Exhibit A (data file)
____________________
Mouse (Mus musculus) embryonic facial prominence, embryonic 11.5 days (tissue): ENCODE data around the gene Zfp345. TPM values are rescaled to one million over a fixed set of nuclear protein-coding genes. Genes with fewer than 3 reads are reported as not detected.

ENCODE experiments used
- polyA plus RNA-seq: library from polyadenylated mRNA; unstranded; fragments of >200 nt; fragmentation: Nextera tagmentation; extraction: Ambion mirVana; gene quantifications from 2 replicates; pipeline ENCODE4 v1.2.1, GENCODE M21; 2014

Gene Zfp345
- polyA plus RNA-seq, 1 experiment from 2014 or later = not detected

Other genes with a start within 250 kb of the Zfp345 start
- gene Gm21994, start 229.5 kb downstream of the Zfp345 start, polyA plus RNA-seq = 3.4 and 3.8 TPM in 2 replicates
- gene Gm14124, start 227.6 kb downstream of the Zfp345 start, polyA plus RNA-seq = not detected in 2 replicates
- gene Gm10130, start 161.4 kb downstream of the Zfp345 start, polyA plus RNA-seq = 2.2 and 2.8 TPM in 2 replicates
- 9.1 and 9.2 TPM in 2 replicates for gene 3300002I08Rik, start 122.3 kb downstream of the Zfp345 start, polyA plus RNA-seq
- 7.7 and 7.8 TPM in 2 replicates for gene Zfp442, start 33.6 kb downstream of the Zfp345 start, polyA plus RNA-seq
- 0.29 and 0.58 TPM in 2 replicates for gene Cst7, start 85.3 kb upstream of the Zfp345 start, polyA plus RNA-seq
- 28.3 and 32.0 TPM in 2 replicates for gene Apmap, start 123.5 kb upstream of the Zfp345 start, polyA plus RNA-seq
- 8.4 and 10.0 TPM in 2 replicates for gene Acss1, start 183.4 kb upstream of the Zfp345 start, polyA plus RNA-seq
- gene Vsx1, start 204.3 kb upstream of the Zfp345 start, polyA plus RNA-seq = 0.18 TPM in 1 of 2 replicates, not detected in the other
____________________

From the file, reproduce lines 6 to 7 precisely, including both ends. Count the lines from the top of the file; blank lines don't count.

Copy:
Other genes with a start within 250 kb of the Zfp345 start
- gene Gm21994, start 229.5 kb downstream of the Zfp345 start, polyA plus RNA-seq = 3.4 and 3.8 TPM in 2 replicates